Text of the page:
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PBO forecasts Canada won't meet NATO's 2% goal by 2030

A comparison of DND and PBO forecasts of Canadian defence spending as a percentage of GDP from 2024–25 to 2029–30. (Canadian Office of the Parliamentary Budget Officer)

Ahead of NATO's 75th anniversary summit in Washington, DC, the Canadian Office of the Parliamentary Budget Officer (PBO) published an updated forecast of Canadian defence spending compared with NATO's military expenditure goals. The report published on 8 July noted that NATO wants each member state to spend a total of at least 2% of GDP annually on defence, with at least 20% of military expenditure going towards new equipment. An alliance report in June indicated that “Canada has not met and is not projected to meet either guideline in the 11 fiscal years spanning 2014–15 to 2024–25”, the PBO said.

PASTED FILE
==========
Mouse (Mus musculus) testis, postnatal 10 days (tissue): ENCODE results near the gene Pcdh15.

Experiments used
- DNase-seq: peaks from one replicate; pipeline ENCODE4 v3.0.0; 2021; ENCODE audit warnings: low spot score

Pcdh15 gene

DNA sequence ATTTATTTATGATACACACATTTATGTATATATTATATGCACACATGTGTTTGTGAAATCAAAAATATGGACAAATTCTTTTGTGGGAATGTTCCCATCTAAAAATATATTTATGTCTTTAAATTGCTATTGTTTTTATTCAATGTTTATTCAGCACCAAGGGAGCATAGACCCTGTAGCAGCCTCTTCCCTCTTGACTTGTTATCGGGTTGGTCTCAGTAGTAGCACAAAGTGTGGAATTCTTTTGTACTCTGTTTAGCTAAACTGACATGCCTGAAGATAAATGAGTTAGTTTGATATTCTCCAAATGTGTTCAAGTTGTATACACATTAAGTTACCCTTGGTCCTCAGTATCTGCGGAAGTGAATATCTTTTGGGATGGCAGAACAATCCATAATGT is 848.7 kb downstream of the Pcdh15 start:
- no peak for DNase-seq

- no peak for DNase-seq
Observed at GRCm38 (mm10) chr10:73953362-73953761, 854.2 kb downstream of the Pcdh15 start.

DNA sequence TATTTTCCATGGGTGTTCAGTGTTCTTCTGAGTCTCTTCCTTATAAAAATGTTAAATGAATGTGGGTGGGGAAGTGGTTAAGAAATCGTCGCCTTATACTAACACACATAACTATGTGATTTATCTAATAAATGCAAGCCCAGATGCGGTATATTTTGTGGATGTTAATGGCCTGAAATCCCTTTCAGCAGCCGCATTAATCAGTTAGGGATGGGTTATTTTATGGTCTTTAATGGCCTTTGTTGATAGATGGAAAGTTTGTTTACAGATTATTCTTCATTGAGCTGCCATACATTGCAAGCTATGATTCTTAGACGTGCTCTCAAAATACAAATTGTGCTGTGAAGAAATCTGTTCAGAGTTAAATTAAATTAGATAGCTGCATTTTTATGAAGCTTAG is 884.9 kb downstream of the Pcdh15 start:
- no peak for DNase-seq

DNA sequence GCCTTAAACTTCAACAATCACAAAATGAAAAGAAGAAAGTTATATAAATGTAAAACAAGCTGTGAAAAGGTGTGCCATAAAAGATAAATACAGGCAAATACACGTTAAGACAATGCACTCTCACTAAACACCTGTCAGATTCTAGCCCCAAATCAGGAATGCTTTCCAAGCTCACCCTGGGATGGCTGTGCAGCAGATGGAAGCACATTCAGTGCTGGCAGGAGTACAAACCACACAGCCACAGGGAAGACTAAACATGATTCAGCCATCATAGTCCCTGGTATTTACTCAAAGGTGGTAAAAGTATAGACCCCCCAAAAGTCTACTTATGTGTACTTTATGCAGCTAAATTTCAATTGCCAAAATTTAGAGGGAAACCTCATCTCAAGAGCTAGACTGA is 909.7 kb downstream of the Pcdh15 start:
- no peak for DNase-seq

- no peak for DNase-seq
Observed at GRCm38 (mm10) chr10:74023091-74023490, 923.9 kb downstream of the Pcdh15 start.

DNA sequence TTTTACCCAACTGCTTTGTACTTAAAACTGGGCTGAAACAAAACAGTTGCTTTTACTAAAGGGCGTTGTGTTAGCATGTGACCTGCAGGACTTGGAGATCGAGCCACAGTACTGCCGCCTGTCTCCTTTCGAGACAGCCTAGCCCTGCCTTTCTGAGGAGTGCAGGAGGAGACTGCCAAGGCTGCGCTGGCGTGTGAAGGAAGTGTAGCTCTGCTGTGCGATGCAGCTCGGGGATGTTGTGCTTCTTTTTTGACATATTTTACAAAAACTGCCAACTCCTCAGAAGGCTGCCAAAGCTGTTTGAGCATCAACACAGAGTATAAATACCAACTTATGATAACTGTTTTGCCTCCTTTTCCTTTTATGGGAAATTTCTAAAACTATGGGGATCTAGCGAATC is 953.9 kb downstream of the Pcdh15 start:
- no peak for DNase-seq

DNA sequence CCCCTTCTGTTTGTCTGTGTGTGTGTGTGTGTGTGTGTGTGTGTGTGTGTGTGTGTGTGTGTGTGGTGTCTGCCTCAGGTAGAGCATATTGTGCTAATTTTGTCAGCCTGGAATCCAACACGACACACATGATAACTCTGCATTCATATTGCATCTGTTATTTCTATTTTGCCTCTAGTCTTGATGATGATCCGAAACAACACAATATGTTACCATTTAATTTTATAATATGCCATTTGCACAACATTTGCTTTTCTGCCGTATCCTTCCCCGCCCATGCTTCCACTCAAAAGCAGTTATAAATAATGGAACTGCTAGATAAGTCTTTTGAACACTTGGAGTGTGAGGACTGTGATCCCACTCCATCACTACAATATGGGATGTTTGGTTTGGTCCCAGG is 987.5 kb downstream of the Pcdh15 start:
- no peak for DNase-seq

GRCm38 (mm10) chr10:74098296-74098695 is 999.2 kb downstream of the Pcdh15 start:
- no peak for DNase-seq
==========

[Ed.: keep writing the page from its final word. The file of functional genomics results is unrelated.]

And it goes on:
NATO defines total military expenditure as “payments made by a national government (excluding regional, local, and municipal authorities) specifically to meet the needs of its armed forces, those of allies or of the alliance”, the PBO report said. For Canada, the armed forces and Department of National Defence (DND) as well as elements of Veterans Affairs Canada are included. Other forces trained in military tactics and equipped so thatthey can be deployed outside the country alongside the armed forces, such as elements of the Canadian Coast Guard, may also be included, according to the PBO.

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